How is it that a nation so obsessed with counting calories, cutting back carbs, and going on diets is so incredibly overweight? The United States is by far the heaviest country in the world. Almost two thirds of Americans are overweight and one third are obese (“Statistics…”). That’s a lot of fatties in a land of 281,421,906 people (“Question…”). On the surface, it’s simply bewildering as to why America is in such a state because this country is made of people from the rest of the world. However, eastern and western Europeans, Asians, Africans, South Americans, and Australians aren’t faced with even half the number of weight-related health issues that Americans encounter every day.
Other countries aren’t nearly as overweight as America: 5% of people in France are considered overweight or obese (“ObEpi 2003:…”), in Germany less than half of the population is overweight and only 11% obese (“Quickfacts…”), in Japan about 20% are considered overweight (“Criteria…”) and in England, 20 percent are overweight (“Tackling…”). So why are Americans so large?
I can think of a number of reasons as to why this is the case. First and foremost, Americans care too much about too many unimportant things. They care so much about swim suits, fitted clothes, and losing weight to look good, that they lose sight of the real problem, their health. Fad diet followers are faced with a tough realization that they are no better off than before they started Atkins, South Beach, what-have-you, and oftentimes their packing more pounds than in the beginning.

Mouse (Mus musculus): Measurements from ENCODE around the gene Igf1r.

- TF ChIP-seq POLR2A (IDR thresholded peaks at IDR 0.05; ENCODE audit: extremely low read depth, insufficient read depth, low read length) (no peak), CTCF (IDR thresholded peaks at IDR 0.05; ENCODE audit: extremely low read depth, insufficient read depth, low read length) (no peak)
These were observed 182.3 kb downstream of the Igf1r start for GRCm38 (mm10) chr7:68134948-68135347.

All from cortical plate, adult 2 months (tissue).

Sprouting from American obsessive-compulsive eating habits is a number of disorders and conditions: diabetes, high blood pressure, high cholesterol, heart attack, immobility, etc. Being overweight and obese increases the risks of these very real diseases. Another thing that increases the risks of health problems is the rapid loss and gain of weight that so many people go through on their different diets.
The Atkins and South Beach diets are two popular ones at the present. Both involve limiting a person’s carbohydrate intake. The Atkins diet centers on controlling and limiting the number of “processed” carbohydrates and sugars that a person consumes. The South Beach diet does the same thing, but by cutting out all carbs and sugar, then slowly adding whole grain carbs and unprocessed sugars back into the diet.
The so-called carb craze, encompassing the latest fad diets, has permeated every aspect of American society. Restaurants are printing new menus to cater toward these people, such as Ruby Tuesday’s “Low Carb” dishes and sides, Red Lobster’s “Light House Selections,” and Perkins “Eat Smart” section; fast-food chains are also expanding their “healthy” meal choices such as Burger King’s chicken and shrimp salads and McDonald’s “Meal on the Go,” (the adult “happy meal” which includes a salad, a bottle of water, and a...